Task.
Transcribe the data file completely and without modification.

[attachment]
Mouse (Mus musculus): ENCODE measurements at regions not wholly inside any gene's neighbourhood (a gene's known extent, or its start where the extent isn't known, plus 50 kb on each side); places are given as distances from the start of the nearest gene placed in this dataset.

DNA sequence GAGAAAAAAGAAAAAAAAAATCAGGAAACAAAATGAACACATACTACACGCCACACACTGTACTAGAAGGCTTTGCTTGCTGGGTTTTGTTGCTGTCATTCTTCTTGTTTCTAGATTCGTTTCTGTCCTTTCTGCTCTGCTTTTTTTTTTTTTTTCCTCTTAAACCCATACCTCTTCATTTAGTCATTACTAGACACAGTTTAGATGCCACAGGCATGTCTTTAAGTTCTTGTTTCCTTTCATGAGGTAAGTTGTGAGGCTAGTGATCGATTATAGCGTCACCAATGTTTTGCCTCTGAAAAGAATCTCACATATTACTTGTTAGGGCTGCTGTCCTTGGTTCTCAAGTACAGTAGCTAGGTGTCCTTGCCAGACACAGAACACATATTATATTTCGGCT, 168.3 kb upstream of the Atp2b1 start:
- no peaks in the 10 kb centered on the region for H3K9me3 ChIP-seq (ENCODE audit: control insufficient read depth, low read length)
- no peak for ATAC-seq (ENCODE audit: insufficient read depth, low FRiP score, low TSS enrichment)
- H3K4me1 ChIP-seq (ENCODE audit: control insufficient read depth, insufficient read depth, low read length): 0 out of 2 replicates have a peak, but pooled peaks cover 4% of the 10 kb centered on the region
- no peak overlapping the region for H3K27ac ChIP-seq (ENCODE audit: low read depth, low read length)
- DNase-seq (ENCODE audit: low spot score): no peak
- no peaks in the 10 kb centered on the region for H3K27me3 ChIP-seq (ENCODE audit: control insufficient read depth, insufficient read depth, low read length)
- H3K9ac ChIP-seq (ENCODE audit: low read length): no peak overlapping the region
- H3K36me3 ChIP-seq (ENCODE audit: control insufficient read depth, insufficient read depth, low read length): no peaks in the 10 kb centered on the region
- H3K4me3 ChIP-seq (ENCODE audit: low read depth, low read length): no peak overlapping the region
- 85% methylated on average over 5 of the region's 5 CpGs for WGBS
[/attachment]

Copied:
Mouse (Mus musculus): ENCODE measurements at regions not wholly inside any gene's neighbourhood (a gene's known extent, or its start where the extent isn't known, plus 50 kb on each side); places are given as distances from the start of the nearest gene placed in this dataset.

DNA sequence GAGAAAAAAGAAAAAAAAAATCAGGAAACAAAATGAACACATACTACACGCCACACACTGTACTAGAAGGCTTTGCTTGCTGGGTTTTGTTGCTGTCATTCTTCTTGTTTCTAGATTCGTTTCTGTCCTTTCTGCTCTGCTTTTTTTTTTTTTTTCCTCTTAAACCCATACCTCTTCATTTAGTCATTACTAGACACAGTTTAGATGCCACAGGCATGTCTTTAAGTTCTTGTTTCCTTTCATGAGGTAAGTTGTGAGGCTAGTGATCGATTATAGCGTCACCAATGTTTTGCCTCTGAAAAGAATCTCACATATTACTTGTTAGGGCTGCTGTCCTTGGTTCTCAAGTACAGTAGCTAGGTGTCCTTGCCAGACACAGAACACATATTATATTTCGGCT, 168.3 kb upstream of the Atp2b1 start:
- no peaks in the 10 kb centered on the region for H3K9me3 ChIP-seq (ENCODE audit: control insufficient read depth, low read length)
- no peak for ATAC-seq (ENCODE audit: insufficient read depth, low FRiP score, low TSS enrichment)
- H3K4me1 ChIP-seq (ENCODE audit: control insufficient read depth, insufficient read depth, low read length): 0 out of 2 replicates have a peak, but pooled peaks cover 4% of the 10 kb centered on the region
- no peak overlapping the region for H3K27ac ChIP-seq (ENCODE audit: low read depth, low read length)
- DNase-seq (ENCODE audit: low spot score): no peak
- no peaks in the 10 kb centered on the region for H3K27me3 ChIP-seq (ENCODE audit: control insufficient read depth, insufficient read depth, low read length)
- H3K9ac ChIP-seq (ENCODE audit: low read length): no peak overlapping the region
- H3K36me3 ChIP-seq (ENCODE audit: control insufficient read depth, insufficient read depth, low read length): no peaks in the 10 kb centered on the region
- H3K4me3 ChIP-seq (ENCODE audit: low read depth, low read length): no peak overlapping the region
- 85% methylated on average over 5 of the region's 5 CpGs for WGBS